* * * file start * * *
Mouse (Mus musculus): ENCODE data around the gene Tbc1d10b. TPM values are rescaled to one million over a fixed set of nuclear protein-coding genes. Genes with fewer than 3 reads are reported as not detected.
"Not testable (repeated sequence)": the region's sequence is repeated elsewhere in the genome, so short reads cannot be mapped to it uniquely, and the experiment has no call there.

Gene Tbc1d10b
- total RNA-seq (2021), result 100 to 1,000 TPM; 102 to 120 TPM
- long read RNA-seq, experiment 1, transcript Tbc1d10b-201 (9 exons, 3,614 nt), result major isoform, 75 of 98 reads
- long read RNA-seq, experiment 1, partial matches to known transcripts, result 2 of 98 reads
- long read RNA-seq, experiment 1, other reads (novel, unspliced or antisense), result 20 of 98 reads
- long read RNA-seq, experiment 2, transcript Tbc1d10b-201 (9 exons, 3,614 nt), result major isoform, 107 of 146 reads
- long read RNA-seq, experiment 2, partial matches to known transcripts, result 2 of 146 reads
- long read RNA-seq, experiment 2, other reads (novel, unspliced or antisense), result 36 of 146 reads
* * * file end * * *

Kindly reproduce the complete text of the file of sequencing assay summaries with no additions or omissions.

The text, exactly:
Mouse (Mus musculus): ENCODE data around the gene Tbc1d10b. TPM values are rescaled to one million over a fixed set of nuclear protein-coding genes. Genes with fewer than 3 reads are reported as not detected.
"Not testable (repeated sequence)": the region's sequence is repeated elsewhere in the genome, so short reads cannot be mapped to it uniquely, and the experiment has no call there.

Gene Tbc1d10b
- total RNA-seq (2021), result 100 to 1,000 TPM; 102 to 120 TPM
- long read RNA-seq, experiment 1, transcript Tbc1d10b-201 (9 exons, 3,614 nt), result major isoform, 75 of 98 reads
- long read RNA-seq, experiment 1, partial matches to known transcripts, result 2 of 98 reads
- long read RNA-seq, experiment 1, other reads (novel, unspliced or antisense), result 20 of 98 reads
- long read RNA-seq, experiment 2, transcript Tbc1d10b-201 (9 exons, 3,614 nt), result major isoform, 107 of 146 reads
- long read RNA-seq, experiment 2, partial matches to known transcripts, result 2 of 146 reads
- long read RNA-seq, experiment 2, other reads (novel, unspliced or antisense), result 36 of 146 reads